Changes in your appetite can also suggest mental health challenges.  You may experience weight increase or decrease without changing their dietary habits at all! “Oh my gosh, you have lost weight!” may be an indication of something much deeper.

# Challenges with sleep, irritability, and memory.

You can’t stay awake during the day. However, as soon as you get into bed, you are unable to fall asleep! When you finally do fall asleep, you toss and turn all night or wake up in the middle of the night and are unable to return to sleep. Can you relate?

Disruptions in our sleeping patterns can lead to decreased energy and exhaustion, as well as difficulties in concentrating and remembering information.  Irritability and restlessness are also possible side effects. 

# Feeling hopeless, guilty, and worthless.

I suppose that most postgraduate students feel inadequate at some point during their education. If this feeling lingers, it may be an indication of a mental health condition.

# Using substances or alcohol to cope

Many postgrads use substances or alcohol to self-medicate in order to cope with the stress of their studies. The dilemma is that while these can temporarily relieve tension, they also worsen stressors and related symptoms over time. 

# Thinking about death or suicide

Whether it was a fleeting notion or a serious consideration, if you have pondered death, suicide, self-harm, or attempted suicide as a strategy to relieve stress, you should get immediate help. Many universities have on-campus free counselling services. Find out about these early on, so that if you need them it is easier to reach out. There are also a number of internet resources that may be useful. At the very least, tell a trusted family member or close friend that you’ve been feeling this way.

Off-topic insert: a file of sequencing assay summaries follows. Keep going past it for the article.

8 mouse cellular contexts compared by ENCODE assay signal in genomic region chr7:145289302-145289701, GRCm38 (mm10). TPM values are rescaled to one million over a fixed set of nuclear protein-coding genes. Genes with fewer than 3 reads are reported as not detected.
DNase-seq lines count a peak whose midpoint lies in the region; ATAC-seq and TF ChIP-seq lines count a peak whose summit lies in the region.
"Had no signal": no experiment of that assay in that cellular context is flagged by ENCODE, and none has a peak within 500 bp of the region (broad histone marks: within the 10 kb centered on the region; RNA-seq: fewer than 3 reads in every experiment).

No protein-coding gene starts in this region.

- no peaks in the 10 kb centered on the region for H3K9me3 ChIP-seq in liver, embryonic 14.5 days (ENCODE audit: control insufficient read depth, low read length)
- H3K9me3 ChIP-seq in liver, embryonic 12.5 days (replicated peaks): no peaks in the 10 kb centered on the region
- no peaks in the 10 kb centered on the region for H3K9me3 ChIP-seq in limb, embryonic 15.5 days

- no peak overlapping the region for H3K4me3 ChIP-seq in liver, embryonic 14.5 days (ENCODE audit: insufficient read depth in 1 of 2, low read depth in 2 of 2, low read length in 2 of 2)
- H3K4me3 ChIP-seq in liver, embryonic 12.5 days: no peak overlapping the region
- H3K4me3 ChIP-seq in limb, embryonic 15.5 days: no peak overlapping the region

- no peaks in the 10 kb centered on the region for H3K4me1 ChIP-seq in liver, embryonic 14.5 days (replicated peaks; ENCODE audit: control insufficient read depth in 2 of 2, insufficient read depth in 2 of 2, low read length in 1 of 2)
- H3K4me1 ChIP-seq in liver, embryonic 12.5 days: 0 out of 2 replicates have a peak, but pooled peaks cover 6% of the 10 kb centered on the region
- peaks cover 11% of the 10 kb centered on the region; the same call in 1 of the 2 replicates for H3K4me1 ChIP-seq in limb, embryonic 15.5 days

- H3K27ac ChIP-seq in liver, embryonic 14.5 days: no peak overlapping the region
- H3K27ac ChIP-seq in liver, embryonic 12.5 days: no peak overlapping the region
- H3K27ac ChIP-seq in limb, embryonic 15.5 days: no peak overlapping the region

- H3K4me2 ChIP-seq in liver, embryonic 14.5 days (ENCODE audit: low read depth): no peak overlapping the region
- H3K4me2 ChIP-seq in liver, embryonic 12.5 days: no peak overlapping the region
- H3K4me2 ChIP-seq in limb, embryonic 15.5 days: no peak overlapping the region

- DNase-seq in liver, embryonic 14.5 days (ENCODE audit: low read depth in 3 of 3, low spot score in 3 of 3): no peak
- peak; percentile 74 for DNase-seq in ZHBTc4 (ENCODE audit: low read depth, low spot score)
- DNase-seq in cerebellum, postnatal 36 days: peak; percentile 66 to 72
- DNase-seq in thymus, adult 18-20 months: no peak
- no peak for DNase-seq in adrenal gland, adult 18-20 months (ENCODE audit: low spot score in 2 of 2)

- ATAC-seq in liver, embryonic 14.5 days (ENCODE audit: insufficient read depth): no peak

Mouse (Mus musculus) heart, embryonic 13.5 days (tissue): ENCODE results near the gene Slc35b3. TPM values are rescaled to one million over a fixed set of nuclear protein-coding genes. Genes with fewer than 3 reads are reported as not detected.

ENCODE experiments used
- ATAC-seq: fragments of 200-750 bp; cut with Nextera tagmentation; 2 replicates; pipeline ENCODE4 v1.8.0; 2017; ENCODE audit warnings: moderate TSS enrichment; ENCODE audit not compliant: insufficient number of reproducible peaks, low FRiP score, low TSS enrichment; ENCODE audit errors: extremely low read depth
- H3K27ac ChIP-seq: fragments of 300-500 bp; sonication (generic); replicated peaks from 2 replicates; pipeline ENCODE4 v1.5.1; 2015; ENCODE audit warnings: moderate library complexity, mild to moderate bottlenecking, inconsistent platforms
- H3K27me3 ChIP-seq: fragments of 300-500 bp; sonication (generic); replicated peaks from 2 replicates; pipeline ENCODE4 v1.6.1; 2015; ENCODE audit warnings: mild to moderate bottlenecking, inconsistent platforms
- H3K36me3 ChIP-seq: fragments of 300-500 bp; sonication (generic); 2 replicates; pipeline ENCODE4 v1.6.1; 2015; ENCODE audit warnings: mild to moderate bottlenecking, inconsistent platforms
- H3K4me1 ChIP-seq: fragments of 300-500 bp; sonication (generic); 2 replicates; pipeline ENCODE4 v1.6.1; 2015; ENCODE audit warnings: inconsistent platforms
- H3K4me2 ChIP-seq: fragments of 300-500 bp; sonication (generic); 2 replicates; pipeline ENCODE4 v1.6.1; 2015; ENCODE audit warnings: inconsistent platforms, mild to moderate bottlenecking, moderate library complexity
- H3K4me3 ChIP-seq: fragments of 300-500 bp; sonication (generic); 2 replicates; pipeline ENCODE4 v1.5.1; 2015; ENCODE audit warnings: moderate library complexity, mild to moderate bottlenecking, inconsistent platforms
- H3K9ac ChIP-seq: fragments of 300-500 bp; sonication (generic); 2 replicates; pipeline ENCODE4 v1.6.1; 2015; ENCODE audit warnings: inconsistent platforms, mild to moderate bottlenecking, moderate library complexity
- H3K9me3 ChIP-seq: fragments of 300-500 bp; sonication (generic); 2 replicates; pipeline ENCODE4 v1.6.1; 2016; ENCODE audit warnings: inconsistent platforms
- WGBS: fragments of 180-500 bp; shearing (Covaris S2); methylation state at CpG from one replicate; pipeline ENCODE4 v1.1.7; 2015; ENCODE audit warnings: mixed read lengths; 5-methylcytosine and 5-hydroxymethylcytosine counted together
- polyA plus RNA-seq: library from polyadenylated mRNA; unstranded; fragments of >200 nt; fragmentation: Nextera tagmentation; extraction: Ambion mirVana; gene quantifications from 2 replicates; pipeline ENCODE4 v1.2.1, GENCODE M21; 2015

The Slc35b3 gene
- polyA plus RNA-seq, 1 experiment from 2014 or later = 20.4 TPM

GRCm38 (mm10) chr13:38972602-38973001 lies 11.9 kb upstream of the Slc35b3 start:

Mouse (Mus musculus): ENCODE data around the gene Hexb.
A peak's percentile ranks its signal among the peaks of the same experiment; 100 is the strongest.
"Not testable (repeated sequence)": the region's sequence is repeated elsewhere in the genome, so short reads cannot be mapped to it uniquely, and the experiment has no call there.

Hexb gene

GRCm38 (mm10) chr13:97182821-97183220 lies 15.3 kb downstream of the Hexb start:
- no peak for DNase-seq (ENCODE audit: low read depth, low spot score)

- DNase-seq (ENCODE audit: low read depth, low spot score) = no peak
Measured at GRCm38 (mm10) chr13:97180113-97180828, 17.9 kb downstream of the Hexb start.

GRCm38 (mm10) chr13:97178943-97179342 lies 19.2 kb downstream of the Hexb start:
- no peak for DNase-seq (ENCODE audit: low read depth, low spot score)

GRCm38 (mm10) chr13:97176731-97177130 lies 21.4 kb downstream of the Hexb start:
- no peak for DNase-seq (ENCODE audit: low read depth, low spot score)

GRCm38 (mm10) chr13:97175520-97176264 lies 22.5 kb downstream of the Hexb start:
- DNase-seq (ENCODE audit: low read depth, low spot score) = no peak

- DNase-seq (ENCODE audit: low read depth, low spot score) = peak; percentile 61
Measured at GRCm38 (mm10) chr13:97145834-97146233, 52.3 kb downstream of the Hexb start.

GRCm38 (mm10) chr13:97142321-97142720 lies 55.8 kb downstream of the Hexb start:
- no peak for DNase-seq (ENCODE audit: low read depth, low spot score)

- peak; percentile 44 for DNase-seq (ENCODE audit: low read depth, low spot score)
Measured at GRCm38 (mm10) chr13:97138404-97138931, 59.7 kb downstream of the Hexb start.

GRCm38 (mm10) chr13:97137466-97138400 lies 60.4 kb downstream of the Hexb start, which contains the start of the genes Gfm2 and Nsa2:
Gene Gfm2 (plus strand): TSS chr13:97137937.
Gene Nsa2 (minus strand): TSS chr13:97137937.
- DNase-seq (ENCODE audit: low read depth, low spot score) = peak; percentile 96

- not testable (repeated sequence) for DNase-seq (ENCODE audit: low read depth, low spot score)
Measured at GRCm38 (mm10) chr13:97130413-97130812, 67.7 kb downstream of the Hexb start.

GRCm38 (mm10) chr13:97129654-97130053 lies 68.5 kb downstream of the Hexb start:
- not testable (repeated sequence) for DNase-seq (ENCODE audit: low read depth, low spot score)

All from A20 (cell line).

Being a postgraduate student is a tremendous accomplishment! Challenging, but exciting. Keep in mind that science is filled with failed trials, and exploratory efforts. If at first you do not succeed, it is not a reflection on your ability, but rather a necessary step in the process. Join scientific associations that will assist you in the process and surround yourself with scholars who will encourage you. Most importantly, plan ahead to consider how you will manage this unspoken burden.

Available resourceContact number
Substance Abuse Helpline  0800 121314 / 32312 (SMS)
Alcoholics Anonymous SA National Helpline0861 435 722
Suicide crisis line0800 567 567 / 3193 (SMS)
Depression and Mental Health Helpline0800 567 567
Lifeline0861 322 322
The South African Depression and Anxiety Group0800 12 13 14
Adcock Ingram Depression and Anxiety Helpline0800 70 80 90
Online counsellorshttps://www.vitanova.co.za/counselling-services/free-counselling-services/
Online counsellorshttps://www.7cups.com/
Alcoholics Anonymous Online meetingshttps://aasouthafrica.org.za/meetings/?tsml-type=ONL